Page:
Mechanobiology June 26th - June 2nd 2016

Mechanobiology: June 26th  - June 2nd 2016

The cloning of the green fluorescent protein (GFP) from the jellyfish Aequoria victoria and its expression in heterologous systems was a significant advance for optical microscopy of living cells (Chalfie et al., 1994). Mutagenesis of jellyfish GFP has yielded proteins that fluoresce from blue to yellowish green, and genetic manipulations have generated GFP variants that are better suited for fluorescence microscopy than wild-type GFP and have optimized codon usage (see Table 1; Tsien, R. Y., 1998). For example, a green color variant of Aequoria GFP (EGFP) has been extensively used as an in vivo reporter because of its high quantum yield and resistance to photobleaching. However, the useful cyan fluorescent variant (ECFP) has low absorption and low quantum yield, whereas the yellowish-green fluorescent protein (EYFP) has the highest absorption and quantum yield but is more susceptible to photobleaching than are most other mutants. The recent cloning of a gene that encodes a red fluorescent protein (dsRed) from the Indo-Pacific sea anemone Discosoma striata has provided yet another fluorescent protein that is further red-shifted (Matz, M. V. et al. 1999). The dsRed shares only ~25% sequence identity with Aequoria GFP; other usable GFPs are therefore likely to be discovered in the future. Several limitations to the use of dsRed have been identified, including slow protein maturation and a strong tendency to form tetramers (Baird, G. S., et al. 2000).

The poster shows excitation and emission spectra determined for each fluorescent protein (excitation spectra are shown in lighter shades). Methods for purification and characterization of fluorescent proteins are described in detail elsewhere (Piston et al. 1999). Briefly, the cDNA of each GFP was subcloned to produce an N-terminal His6 fusion protein. His6-tagged GFPs were expressed in E. coli grown at 37°C, and purified on a Ni NTA agarose column. Protein concentrations were determined by BCA assay, and the purification efficiencies were determined by scanning densitometry of SDS gels. Only proteins that were purified to >95% homogeneity were used for experiments. Extinction coefficients (see Table 1) were determined by Beers Law and data from an absorption spectrophotometer. Fluorescence excitation and emission spectra were measured and quantum yields were determined by using either fluorescein (QY = 0.85) or 1-aminoanthracene (QY = 0.61) as a reference standard. Photobleaching and pH stability measurements were performed as described previously (Patterson et al., 1997).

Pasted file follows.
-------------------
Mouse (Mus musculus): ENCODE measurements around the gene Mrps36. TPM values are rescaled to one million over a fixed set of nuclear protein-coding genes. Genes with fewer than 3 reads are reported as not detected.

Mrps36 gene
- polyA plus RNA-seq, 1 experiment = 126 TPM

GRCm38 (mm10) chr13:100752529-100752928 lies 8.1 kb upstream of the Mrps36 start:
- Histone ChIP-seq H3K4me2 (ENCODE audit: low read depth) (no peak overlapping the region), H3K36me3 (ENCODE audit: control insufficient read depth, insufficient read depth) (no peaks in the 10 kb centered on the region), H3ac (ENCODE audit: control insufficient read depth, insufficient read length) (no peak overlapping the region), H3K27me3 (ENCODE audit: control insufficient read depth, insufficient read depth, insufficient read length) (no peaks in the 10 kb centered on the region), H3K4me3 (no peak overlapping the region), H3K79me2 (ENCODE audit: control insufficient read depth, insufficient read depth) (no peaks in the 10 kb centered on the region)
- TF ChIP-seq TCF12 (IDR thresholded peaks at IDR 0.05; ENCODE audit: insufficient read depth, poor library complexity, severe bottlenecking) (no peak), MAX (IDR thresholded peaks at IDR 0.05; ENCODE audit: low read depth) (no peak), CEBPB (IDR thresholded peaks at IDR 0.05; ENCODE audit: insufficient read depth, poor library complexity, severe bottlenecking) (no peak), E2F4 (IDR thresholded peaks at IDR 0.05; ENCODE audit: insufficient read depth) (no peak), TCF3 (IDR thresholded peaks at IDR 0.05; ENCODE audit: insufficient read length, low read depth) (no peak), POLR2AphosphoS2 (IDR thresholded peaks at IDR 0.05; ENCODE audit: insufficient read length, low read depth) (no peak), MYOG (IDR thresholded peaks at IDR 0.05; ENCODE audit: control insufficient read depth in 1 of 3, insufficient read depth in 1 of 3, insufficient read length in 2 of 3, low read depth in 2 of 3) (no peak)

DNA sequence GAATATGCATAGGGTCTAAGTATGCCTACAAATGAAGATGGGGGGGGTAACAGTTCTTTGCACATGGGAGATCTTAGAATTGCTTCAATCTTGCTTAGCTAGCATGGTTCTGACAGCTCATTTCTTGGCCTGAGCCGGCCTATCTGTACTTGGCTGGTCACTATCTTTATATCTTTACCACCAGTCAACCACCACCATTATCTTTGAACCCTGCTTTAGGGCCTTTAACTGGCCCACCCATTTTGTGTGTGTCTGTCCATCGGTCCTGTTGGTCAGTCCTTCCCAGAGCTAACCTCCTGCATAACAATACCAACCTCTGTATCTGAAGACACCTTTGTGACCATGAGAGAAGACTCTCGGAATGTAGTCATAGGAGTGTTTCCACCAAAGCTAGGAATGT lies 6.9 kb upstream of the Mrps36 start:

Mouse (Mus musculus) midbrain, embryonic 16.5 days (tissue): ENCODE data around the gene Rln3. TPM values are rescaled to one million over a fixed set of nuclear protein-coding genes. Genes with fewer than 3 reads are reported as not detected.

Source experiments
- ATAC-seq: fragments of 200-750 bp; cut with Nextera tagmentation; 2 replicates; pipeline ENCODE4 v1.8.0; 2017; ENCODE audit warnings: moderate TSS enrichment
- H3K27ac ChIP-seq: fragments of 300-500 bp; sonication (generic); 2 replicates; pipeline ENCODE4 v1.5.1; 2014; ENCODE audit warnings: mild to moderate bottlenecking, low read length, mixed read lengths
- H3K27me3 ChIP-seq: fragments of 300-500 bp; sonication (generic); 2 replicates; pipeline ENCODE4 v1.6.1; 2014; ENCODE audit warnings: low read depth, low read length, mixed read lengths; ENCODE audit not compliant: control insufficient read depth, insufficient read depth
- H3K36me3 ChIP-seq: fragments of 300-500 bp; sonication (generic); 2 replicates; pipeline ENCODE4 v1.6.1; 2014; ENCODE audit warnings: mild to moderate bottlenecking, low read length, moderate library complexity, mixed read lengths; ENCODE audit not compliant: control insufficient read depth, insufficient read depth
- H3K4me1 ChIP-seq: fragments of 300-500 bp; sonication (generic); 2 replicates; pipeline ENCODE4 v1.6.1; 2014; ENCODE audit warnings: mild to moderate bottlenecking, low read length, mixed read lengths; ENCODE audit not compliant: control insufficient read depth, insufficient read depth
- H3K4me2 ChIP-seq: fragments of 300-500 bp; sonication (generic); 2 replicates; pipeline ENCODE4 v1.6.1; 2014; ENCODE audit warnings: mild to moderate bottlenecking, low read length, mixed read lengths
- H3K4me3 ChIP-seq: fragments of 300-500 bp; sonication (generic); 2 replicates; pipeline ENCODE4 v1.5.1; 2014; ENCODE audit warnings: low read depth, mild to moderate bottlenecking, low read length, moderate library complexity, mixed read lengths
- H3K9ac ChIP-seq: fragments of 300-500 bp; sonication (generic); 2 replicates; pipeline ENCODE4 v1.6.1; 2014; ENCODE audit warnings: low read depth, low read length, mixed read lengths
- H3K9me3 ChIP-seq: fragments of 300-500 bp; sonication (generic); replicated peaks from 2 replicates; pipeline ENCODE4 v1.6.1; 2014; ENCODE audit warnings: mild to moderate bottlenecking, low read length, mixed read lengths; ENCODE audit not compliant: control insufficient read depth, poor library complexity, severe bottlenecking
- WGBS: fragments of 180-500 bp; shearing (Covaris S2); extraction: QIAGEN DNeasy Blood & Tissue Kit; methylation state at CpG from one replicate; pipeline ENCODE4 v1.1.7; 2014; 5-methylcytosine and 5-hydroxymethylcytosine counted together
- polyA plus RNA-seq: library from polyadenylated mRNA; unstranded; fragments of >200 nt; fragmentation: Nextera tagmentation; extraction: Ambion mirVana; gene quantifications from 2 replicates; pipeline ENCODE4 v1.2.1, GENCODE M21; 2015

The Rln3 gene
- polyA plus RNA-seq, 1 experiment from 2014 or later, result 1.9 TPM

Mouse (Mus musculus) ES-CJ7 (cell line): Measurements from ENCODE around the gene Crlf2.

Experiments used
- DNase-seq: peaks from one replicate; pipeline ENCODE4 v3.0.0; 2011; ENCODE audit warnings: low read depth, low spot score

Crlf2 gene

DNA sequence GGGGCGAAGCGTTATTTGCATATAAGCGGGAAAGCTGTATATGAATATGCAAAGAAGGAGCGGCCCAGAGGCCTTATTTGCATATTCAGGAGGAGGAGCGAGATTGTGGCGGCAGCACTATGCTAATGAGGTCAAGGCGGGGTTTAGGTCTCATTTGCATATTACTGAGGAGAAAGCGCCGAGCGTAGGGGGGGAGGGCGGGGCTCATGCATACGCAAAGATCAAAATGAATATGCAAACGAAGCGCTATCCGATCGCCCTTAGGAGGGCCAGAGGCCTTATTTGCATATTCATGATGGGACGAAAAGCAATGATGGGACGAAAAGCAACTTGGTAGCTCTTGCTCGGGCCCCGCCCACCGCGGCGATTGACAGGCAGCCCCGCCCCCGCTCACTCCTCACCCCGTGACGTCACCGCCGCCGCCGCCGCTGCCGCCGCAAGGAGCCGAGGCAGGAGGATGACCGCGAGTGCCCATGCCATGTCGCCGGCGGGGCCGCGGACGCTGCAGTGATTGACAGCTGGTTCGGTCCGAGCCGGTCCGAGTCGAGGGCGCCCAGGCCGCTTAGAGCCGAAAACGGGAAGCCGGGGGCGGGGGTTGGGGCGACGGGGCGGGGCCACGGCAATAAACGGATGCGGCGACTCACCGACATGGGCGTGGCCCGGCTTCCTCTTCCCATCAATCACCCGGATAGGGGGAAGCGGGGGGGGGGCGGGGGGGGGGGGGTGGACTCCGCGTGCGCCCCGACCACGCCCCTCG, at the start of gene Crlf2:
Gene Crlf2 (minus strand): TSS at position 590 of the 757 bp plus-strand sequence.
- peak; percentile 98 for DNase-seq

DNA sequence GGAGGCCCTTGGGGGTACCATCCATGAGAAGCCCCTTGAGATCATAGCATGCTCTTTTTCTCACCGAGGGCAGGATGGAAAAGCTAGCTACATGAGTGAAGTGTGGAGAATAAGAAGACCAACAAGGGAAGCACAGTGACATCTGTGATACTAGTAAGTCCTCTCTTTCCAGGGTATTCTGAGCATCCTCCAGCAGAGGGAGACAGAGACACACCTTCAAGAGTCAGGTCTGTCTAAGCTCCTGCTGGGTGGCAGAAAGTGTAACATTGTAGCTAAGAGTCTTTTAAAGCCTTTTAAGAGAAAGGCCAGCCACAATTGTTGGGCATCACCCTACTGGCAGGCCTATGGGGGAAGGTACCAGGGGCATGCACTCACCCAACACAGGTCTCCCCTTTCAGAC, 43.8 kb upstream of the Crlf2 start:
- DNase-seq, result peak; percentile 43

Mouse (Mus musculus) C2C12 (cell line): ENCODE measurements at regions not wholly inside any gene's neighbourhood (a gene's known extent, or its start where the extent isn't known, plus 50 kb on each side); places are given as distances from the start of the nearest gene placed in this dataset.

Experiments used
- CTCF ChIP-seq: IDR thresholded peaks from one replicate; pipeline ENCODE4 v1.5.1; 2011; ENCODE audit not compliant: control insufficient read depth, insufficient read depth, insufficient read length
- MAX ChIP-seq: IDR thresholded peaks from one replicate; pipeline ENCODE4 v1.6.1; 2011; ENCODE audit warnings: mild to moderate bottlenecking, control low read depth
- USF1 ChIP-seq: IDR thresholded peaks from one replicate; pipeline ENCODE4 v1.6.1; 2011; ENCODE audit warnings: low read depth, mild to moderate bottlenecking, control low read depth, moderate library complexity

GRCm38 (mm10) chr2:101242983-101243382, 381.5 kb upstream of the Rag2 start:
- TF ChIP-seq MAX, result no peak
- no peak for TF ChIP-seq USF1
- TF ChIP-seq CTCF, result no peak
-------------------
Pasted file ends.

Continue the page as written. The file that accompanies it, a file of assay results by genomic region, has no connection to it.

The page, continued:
The fluorescent images shown in each panel are were obtained from the following proteins: GFP-Pit-1 (localized to the nucleus); YFP-STAT5B (localized throughout cell and concentrated in the nucleus); BFP-C/EBPɑ deletion 1–243 (localized to subnuclear foci); CFP-C/EBPɑ (localized to subnuclear foci); Ds-RED (throughout cell); GFP-GRIP-1 (subnuclear puncta), BFP-C/EBPɑ deletion 1-243 (subnuclear foci), and PML-DsRed (nuclear dots). In each case, cells were transfected with expression plasmids by electroporation, plated on glass coverslips and viewed after approximately 24 h in culture. The fluorescence images were acquired using an Olympus IX-70 inverted microscope (Olympus America, Melville, NY) equipped with a 60x aqueous-immersion objective lens and 100 W mercury-xenon arc lamp excitation light source. The detector used was a Hamamatsu Orca II cooled CCD camera.

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